The other day, while out on my morning walk with the dog, I saw a turtle in the middle of the road. He was in his shell, not going anywhere. I went out, picked him up, and set him down over by the woods on the other side of the road. He popped his up, and looked around. I left him to head off into the woods, and walked on, feeling good about helping him out.
Later it occurred to me that maybe he was trying to get to the other side of the road. He was in the middle, not facing either way. I just assumed he was trying to get to the woods. Maybe he was on his way away from the woods.
This story made me think about how often we think we know what our customers or clients need. I know lots of folks who just assume based on some basic suggestions, that their clients need this, or their customers want that. In actuality, we don’t know.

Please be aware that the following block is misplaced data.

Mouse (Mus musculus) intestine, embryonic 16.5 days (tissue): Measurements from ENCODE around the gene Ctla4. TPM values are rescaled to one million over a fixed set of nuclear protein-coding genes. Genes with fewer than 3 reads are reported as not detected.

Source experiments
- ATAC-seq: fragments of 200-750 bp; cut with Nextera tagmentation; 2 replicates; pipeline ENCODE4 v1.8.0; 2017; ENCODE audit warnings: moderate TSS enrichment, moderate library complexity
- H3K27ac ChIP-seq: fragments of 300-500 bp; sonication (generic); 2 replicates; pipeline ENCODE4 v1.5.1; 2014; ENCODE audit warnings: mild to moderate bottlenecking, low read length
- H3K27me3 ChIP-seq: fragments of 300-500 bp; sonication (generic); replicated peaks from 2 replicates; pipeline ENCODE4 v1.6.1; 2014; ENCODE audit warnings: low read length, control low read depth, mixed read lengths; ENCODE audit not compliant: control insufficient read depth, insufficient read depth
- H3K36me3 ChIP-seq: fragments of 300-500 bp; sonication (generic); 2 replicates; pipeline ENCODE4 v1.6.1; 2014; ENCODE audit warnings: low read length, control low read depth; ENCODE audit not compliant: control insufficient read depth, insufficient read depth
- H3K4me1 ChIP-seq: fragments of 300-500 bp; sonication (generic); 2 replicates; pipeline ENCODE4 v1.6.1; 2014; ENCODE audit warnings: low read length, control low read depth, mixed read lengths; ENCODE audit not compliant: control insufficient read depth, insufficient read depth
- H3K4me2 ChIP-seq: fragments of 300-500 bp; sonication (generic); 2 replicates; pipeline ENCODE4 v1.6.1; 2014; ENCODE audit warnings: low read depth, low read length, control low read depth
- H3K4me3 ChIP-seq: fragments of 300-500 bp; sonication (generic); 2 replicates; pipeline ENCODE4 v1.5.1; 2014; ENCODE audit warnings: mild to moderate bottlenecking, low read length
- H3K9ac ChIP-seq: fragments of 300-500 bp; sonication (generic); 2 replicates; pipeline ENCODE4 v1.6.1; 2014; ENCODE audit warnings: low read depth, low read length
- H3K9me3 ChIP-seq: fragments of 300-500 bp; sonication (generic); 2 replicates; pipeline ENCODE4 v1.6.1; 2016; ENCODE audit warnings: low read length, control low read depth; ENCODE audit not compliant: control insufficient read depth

The key is to really listen, observe, and understand.
Those of us in the knowledge and service industries can often get caught up in the “solving problems before we know what they are” syndrome. After using our expertise for so long, we can begin to jump to conclusions. But the fact is, we don’t really know where the turtle is headed, unless we take the time to stop and observe, before jumping in to help.
Our intentions are usually good, let’s just make sure we don’t set our clients back to where they started, because we weren’t sure where they were going.